- The Washington Times - Thursday, November 10, 2005

LONDON — A pollster who tracks public opinion in Jordan and elsewhere in the Middle East says that the terrorist bombings in Jordan could trigger a sea change in attitudes throughout the Arab world toward al Qaeda.

“Things feel completely different when it happens in your own back yard,” said Fares Braizat, a political scientist who coordinates the opinion polling unit of the Jordanian Center for Strategic Studies.

“Even people I spoke to a few months ago who sympathized with al Qaeda have shown a very different attitude now,” Mr. Braizat said in television program broadcast across the Arab world.

A survey by Mr. Braizat’s group published before Wednesday’s bombings killed at least 59 persons at three Western-owned hotels in Amman showed that two-thirds of Jordanians viewed al Qaeda as a “legitimate resistance” group.

In its survey, published in February, the Jordanian Center for Strategic Studies found that only 11 percent of Jordanians polled viewed al Qaeda as a terrorist organization.

Similar attitudes were present in neighboring countries such as Egypt and Syria.

Anger against al Qaeda’s Iraq chapter, and its Jordanian-born leader, Abu Musab Zarqawi, surfaced on the streets of Amman and other cities yesterday, with demonstrators telling Zarqawi to “burn in hell.”

Arab governments were quick to condemn the attacks.

Sheik Khalifa bin Zayed al-Nahyan, president of the United Arab Emirates, said, “these cowardly crimes will only increase Jordan’s steadfast stand in the face of terrorism.”

King Mohammed VI of Morocco said the “barbaric acts” are “forbidden by our Islamic religion and rejected by all revealed religions and universal values that advocate peace, fraternity and tolerance.”

Egyptian President Hosni Mubarak sent a telegram to Jordan’s King Abdullah II “stressing that Egypt is standing by Jordan … in these difficult times and in the face of terrorism and its perils.”

Palestinian Authority President Mahmoud Abbas denounced the blasts as a “crime against humanity and Arab security.”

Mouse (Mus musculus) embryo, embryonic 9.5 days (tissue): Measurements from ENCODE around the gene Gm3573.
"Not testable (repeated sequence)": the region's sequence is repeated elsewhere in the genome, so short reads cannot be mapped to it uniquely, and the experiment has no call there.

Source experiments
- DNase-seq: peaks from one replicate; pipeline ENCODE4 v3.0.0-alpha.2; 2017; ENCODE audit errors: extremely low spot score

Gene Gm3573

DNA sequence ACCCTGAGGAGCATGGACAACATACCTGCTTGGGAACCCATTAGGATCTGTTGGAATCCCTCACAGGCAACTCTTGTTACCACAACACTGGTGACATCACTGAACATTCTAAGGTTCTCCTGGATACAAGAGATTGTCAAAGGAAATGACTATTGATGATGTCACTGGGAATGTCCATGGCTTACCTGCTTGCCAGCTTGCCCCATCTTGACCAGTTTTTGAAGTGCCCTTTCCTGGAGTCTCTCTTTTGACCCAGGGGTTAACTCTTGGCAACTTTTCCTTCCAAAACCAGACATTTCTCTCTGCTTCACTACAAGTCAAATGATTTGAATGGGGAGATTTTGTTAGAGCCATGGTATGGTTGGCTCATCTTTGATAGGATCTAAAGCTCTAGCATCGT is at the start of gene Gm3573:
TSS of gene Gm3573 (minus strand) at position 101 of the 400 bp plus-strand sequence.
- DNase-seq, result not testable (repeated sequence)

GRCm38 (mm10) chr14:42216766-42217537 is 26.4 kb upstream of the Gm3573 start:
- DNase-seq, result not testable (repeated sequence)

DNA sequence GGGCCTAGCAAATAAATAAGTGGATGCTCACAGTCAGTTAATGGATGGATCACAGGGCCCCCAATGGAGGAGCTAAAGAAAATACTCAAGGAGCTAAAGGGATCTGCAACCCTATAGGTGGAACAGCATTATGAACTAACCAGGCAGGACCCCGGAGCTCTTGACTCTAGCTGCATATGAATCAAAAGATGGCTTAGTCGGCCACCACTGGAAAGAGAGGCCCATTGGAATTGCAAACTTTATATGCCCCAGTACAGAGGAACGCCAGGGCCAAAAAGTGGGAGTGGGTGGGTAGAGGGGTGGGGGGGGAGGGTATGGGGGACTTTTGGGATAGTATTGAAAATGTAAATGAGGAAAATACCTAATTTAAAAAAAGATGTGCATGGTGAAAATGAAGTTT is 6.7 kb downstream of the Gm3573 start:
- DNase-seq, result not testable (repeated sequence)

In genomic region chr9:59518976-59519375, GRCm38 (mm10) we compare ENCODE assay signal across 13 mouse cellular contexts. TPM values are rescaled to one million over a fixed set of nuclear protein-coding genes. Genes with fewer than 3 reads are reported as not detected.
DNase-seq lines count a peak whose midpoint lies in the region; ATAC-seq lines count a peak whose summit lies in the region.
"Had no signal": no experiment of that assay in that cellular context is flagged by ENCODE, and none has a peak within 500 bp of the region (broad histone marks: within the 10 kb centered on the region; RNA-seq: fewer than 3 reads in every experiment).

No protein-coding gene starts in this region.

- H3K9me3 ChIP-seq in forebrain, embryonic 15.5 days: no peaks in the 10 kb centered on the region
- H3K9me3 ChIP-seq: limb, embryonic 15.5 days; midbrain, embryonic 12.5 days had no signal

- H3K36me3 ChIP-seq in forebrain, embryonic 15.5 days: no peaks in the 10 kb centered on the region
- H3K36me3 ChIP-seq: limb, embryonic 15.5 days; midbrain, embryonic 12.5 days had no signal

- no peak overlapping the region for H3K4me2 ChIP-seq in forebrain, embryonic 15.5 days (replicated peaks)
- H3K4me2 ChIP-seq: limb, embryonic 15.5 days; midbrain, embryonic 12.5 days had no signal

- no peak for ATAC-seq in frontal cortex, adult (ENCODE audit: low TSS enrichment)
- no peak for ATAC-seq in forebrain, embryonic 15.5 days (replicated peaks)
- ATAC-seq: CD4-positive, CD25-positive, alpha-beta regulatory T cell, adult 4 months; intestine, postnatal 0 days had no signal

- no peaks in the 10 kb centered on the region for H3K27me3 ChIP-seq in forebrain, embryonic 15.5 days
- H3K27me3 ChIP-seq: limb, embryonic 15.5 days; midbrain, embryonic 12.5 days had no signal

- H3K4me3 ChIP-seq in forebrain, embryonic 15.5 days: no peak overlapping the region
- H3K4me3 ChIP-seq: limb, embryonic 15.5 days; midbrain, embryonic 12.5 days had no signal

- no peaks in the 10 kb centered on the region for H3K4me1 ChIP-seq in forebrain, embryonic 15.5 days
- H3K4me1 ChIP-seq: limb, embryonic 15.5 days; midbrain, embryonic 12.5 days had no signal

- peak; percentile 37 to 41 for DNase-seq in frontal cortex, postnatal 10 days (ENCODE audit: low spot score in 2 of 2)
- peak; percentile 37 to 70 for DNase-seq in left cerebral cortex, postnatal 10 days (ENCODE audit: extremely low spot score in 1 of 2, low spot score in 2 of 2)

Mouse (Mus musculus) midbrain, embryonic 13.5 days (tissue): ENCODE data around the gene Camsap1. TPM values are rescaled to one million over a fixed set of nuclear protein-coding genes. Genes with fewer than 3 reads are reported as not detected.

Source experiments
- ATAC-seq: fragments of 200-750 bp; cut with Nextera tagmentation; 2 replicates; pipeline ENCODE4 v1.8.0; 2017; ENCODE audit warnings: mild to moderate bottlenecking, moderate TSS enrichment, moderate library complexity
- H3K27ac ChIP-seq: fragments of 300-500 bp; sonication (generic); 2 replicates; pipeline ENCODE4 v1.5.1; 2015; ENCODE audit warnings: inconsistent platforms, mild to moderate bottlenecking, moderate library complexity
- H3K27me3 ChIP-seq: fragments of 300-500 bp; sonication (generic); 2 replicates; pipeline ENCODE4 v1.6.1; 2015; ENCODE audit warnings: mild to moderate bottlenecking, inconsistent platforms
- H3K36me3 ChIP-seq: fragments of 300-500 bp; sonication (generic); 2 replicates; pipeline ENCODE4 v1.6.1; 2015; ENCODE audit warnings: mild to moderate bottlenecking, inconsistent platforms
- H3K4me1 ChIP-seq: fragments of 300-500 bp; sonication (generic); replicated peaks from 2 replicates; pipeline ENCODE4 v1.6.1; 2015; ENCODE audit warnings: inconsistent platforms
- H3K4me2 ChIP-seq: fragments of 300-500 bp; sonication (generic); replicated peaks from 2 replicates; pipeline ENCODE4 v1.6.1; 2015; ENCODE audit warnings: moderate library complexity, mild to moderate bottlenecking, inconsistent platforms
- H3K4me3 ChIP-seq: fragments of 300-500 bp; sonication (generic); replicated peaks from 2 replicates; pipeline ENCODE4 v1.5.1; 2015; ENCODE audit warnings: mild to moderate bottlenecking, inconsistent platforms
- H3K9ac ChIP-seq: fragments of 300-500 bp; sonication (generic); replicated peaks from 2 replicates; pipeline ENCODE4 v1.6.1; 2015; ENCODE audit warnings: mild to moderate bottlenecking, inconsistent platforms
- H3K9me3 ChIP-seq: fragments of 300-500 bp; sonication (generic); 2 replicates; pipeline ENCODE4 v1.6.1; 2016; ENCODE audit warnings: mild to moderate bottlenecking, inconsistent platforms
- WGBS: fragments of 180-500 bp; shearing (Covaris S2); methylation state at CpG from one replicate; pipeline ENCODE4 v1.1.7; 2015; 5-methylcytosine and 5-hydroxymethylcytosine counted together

Lebanese President Emile Lahoud said the Lebanese people “support the Jordanian people in their ordeal and ask God to give you the strength to face the challenges with which Jordan is confronted.”

In Washington, a senior Iraqi official warned that Zarqawi is likely to continue attacking targets outside Iraq.

“We think because of the achievements in Iraq, we will see more shifting of terrorism from Iraq to neighboring countries,” First Deputy President Adil Abdul Mahdi said.

“Jordan is only an example of what we in Iraq thought would happen,” he told a gathering at the Center for Strategic and International Studies.

Mr. Mahdi, whose brother Ghalib Abdul Mahdi was gunned down by terrorists in Baghdad two weeks ago, added that the terrorism Iraqis face on a daily basis was not local. “It is regional,” he said.

Counterterrorism analyst Alexis Debat, a former official with the French Ministry of Defense, agreed that Zarqawi was expanding his battlefield.

Zarqawi is a Jordanian who trained in Afghanistan in 1999 and, with the backing of al Qaeda’s Osama bin Laden, has helped build a volunteer terrorist force in Syria, Jordan and Lebanon, Mr. Debat said.

“This is a very thorough, complex, urban terrorist organization with complex counterintelligence operations,” he said. “Zarqawi’s objective is to be the leader of a global insurgency that would energize the Muslim masses.”

Sharon Behn contributed to this report in Washington.

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